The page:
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[ey-lee-uh s] /ˈeɪ li əs/
noun, plural aliases.
a false name used to conceal one's identity; an assumed name:
The police files indicate that “Smith” is an alias for Simpson.
at another time; in another place; in other circumstances; otherwise. “Simpson alias Smith” means that Simpson in other circumstances has called himself Smith.
Origin of alias
1525-35; < Latin aliās (adv.): at another time, otherwise; cf. else
1. nom de guerre; nom de plume, pseudonym. Unabridged
Based on the Random House Dictionary, © Random House, Inc. 2015.
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Examples from the Web for aliases
Contemporary Examples
Historical Examples
  • Most of the mimicries in nature gradually became as suspicious to the primitive observer as aliases to a magistrate.

    Demonology and Devil-lore Moncure Daniel Conway
  • Which will you have, caballero—my nom de guerre, or any other of my aliases?

    The Tiger-Slayer Gustave Aimard
  • He still was an enigma whose veil was not entirely stripped away because one of his aliases was known.

    The Red River Half-Breed Gustave Aimard
  • All manner of rogues and roguery has immemorially delighted in aliases.

    Dealings With The Dead A Sexton of the Old School
  • "With half a dozen aliases at your back, I dare say," cried Coates.

    Rookwood William Harrison Ainsworth
  • It will all be sponged up in Threadneedle Street by the poetic swindlers whose names, or aliases, you hold in your hand.

  • From under a succession of aliases he uncovered Gorman's real name.

    From Place to Place Irvin S. Cobb
  • Yes; I have observed a number of aliases where there is no particular effort to disguise.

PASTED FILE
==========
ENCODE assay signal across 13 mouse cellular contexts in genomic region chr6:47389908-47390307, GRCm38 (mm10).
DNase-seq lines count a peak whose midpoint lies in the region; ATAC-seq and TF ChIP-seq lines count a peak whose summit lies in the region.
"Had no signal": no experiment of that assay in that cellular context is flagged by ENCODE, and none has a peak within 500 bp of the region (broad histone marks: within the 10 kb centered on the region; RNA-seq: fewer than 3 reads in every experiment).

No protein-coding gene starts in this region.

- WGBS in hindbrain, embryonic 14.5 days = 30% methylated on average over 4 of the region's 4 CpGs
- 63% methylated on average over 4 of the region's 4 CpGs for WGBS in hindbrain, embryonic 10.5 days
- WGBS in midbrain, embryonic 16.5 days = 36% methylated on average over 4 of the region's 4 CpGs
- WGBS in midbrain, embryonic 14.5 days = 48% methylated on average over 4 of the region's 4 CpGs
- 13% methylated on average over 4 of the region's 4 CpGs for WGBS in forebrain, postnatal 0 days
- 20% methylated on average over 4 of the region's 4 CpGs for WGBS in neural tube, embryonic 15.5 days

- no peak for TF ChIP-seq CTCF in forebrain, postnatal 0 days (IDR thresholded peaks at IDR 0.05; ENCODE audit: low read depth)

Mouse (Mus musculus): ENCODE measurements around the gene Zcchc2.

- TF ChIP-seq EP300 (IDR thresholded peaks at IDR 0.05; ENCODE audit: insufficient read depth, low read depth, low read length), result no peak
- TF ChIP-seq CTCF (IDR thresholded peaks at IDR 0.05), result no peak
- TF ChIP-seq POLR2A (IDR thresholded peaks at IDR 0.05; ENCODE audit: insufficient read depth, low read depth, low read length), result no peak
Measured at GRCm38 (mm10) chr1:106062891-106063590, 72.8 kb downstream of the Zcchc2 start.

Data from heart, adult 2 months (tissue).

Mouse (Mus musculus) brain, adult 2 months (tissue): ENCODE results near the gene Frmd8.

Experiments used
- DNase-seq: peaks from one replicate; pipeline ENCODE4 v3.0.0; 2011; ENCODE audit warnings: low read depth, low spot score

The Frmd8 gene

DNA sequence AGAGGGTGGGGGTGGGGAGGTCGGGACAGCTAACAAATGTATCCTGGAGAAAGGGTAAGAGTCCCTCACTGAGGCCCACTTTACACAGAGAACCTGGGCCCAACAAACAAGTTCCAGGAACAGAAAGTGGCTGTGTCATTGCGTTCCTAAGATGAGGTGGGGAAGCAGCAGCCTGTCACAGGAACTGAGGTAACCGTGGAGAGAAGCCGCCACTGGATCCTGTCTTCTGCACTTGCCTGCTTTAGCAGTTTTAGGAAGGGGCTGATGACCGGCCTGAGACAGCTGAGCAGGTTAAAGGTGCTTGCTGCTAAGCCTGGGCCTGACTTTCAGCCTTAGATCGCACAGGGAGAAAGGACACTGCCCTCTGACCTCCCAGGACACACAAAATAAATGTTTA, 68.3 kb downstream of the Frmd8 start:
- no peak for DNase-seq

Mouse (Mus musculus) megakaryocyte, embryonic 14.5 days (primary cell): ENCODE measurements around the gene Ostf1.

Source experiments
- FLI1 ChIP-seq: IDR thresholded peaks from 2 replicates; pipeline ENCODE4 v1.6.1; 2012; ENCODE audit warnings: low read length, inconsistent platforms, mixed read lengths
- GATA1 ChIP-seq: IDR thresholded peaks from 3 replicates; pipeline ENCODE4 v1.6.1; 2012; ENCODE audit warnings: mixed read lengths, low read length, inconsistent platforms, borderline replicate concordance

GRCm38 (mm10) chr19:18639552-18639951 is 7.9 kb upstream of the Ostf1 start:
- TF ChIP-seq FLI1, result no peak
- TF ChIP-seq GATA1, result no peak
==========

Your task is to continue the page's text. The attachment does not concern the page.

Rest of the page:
Warren Commission (4 of 26): Hearings Vol. IV (of 15) The President's Commission on the Assassination of President Kennedy
  • The patient landlord began to lose that virtue, and denounced these aliases as swindlers.

British Dictionary definitions for aliases


at another time or place known as or named: Dylan, alias Zimmerman
noun (pl) -ases
an assumed name
Word Origin
C16: from Latin aliās (adv) otherwise, at another time, from alius other
Collins English Dictionary - Complete & Unabridged 2012 Digital Edition
© William Collins Sons & Co. Ltd. 1979, 1986 © HarperCollins
Publishers 1998, 2000, 2003, 2005, 2006, 2007, 2009, 2012
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Word Origin and History for aliases



mid-15c., "otherwise called," from Latin alias "at another time, in another way," from alius "(an)other," from PIE *al- "beyond" (cf. Sanskrit anya "other, different," Avestan anya-, Armenian ail, Greek allos "another," Gothic aljis "other," Old English elles "otherwise, else," Modern English else).


"assumed name," c.1600, from alias (adv.).

Online Etymology Dictionary, © 2010 Douglas Harper
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